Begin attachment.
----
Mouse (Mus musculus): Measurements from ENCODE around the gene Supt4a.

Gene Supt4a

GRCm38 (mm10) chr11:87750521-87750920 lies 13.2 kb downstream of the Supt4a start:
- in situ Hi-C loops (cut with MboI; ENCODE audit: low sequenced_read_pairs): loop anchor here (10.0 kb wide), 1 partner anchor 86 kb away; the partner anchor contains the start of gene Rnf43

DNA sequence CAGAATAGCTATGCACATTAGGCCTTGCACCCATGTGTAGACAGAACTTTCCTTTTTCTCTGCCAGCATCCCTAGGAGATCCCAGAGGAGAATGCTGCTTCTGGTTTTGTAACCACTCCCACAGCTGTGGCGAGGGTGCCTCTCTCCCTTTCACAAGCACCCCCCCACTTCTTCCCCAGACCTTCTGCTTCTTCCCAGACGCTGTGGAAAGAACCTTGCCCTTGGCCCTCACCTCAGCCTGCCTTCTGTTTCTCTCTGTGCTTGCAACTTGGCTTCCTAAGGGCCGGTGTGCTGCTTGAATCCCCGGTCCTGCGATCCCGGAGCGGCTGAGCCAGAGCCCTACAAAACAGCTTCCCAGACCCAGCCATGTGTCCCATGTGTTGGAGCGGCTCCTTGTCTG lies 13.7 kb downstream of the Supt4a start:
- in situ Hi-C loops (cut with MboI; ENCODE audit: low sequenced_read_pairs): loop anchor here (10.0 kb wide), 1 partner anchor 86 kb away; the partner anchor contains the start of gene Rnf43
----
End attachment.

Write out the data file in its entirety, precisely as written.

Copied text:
Mouse (Mus musculus): Measurements from ENCODE around the gene Supt4a.

Gene Supt4a

GRCm38 (mm10) chr11:87750521-87750920 lies 13.2 kb downstream of the Supt4a start:
- in situ Hi-C loops (cut with MboI; ENCODE audit: low sequenced_read_pairs): loop anchor here (10.0 kb wide), 1 partner anchor 86 kb away; the partner anchor contains the start of gene Rnf43

DNA sequence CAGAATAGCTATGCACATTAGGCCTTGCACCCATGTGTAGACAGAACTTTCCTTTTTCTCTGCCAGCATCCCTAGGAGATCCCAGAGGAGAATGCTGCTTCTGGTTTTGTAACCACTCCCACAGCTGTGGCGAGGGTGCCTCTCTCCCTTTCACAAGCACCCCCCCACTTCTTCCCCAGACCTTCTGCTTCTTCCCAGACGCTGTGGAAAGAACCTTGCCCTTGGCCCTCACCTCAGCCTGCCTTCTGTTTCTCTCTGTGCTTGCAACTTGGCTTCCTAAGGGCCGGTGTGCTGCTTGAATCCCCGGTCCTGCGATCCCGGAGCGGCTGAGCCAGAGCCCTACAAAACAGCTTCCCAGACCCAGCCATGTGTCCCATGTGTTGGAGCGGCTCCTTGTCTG lies 13.7 kb downstream of the Supt4a start:
- in situ Hi-C loops (cut with MboI; ENCODE audit: low sequenced_read_pairs): loop anchor here (10.0 kb wide), 1 partner anchor 86 kb away; the partner anchor contains the start of gene Rnf43